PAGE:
Unrelenting waves of change in today’s health care world are prompting those within the industry to take control by steering their own course.Providers and payors are choosing convergence to satisfy the mutual need to reduce costs and sustain operations, and to extend options for quality care.
Cost and care concern both sectors
Both sectors are affected by many change elements — health care reform, regulation flux, Medicare and Medicaid reimbursement declines, looming moves from a fee-for-service to a value-based model, and shifts in patient population and demand.
Much of the result of these changes comes down to a struggle to maintain a financial foothold. A macro look at the U.S. health care system as a whole reveals that patients here are spending more on health care services than those in many other developed countries — almost four times what is spent in countries such as Israel. And for the health system itself, multiple factors have squeezed margins, and reimbursement has not kept up. Indeed, it has backed off.
While the spending tide is rising, it is not lifting all health care. Life expectancy in this country is actually significantly lower than in many of the countries where cost is less. Greater spending has not led to greater health. For the sake of patients and industry alike, costs must be brought under control and health care delivery must be made more efficient.
Sectors consider business implications
Beyond the change elements that affect providers and payors in common, each sector faces additional implications.
Providers are monitoring:
- How quickly CMS will move to accountable payment models
- States’ decision to participate in the Medicaid expansion program, which will help determine the number of uninsured people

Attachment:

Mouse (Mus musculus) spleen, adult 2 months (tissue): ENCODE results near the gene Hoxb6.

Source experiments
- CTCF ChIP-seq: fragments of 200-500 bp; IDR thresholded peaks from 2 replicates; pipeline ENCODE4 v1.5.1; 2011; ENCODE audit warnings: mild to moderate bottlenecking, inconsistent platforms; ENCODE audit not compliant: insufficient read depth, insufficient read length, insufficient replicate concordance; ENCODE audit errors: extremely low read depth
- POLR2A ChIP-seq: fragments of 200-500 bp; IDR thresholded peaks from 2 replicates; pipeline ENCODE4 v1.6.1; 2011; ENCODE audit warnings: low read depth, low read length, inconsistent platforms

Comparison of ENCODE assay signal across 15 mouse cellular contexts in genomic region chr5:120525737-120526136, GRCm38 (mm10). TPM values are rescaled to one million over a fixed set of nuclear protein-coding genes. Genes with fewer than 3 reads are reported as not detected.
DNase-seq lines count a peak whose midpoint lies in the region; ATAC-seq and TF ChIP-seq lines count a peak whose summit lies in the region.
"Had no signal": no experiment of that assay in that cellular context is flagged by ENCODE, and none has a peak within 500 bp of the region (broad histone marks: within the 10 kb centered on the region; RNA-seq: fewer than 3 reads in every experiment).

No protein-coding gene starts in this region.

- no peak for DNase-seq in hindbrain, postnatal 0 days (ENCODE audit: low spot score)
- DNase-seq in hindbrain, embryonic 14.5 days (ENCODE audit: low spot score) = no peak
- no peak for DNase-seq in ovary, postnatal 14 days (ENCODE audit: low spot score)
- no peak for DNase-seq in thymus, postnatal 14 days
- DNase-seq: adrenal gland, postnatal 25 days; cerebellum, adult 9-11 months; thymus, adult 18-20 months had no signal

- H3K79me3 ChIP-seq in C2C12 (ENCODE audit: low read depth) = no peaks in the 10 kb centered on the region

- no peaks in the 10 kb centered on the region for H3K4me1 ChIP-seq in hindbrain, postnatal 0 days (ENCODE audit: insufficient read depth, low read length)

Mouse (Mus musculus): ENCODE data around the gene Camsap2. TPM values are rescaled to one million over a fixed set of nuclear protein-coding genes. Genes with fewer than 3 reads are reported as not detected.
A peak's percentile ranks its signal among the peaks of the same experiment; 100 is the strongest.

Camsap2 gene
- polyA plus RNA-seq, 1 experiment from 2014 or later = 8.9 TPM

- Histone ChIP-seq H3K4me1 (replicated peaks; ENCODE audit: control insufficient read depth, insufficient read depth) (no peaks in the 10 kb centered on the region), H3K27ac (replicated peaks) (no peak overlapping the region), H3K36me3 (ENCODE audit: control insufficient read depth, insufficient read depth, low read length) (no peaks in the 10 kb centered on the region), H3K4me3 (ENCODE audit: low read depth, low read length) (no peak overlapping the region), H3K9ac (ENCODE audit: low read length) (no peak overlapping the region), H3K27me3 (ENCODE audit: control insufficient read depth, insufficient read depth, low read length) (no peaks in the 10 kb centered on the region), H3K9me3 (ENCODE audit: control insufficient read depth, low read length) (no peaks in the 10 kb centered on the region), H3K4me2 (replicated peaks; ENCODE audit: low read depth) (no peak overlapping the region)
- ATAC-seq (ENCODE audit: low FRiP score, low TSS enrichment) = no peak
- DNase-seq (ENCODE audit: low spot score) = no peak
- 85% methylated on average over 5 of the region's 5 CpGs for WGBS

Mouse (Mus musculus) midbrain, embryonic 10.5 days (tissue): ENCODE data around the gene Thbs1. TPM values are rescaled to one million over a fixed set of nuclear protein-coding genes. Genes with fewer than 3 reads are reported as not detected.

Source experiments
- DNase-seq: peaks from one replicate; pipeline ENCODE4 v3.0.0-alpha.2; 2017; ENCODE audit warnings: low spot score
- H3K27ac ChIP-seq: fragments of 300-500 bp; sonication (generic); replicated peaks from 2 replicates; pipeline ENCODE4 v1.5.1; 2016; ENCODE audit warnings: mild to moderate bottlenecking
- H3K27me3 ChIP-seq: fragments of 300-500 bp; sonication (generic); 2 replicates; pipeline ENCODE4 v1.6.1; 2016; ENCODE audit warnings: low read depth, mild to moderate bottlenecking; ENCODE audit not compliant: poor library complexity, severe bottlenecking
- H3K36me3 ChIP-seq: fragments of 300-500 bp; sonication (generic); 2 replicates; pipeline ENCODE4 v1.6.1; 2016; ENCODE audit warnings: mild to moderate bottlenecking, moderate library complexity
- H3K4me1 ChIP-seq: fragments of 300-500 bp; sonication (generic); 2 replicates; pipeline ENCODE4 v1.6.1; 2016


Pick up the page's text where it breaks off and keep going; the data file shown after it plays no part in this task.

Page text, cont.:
- Sign-up through the exchanges by uninsured people, unrelated to whether a state participates
Payors are monitoring:
Sectors unite in solutions
Modification of insurance products
Composition of the insured population
Evolution of provider reimbursement arrangements, from fee for service to value based
Provider integration, hospital/physician consolidation, expansion of physician practice groups
Timing of key provisions of the Affordable Care Act, impacts on rate and price adequacy
As they formulate their strategies, providers and payors are turning to each other to work together on business issues and care delivery. The appeal of convergence, or vertical integration, is combining financial resources to fund improvements and invest in innovation, and creating stable provider networks. The aim is efficiency — cost-effective coordination of care for policyholders/patients.
Providers and payors choose from potential convergence models:
- Integrated delivery system
- Joint venture/partnership
- Joint sponsorship of accountable care organizations
- Creating bundled payment plans around specified diseases
It takes innovative thinking, as well as challenging the traditional positions on two sides of the care spectrum. One such case was the coming together of a national health plan company and a large health system in the eastern United States. The resulting Highmark-West Penn affiliation demonstrates the success possible in convergence.
- Payor acquisition of ancillary organizations
- Medical management companies
- Pharmaceutical management companies
Sustain, grow and thrive together
With the efficiencies possible through convergence, spending can be reduced and care coordinated for improved outcomes. With the efficiencies possible through convergence, spending can be reduced and care coordinated for improved outcomes. Read more about ways to create scale and competitive advantage: “Provider/payor convergence: A prescription for growth?” and “Convergence holds allure, risk, governance complexity for providers and payors.”
The provider/payor convergence: A panel discussion that shines a light on the pros and cons of convergence webcast panel members:
Anne McGeorge, national managing partner, Health Care, Grant Thornton LLP
Mark Lastner, managing director, Financial Services, Grant Thornton LLP
Jack M. Stover, shareholder and attorney in the Highmark affiliation, Buchanan Ingersoll Rooney PC
Ronald E. Chronister, specialist/iInsurance industry onsultant and attorney in the Highmark affiliation, Buchanan Ingersoll Rooney PC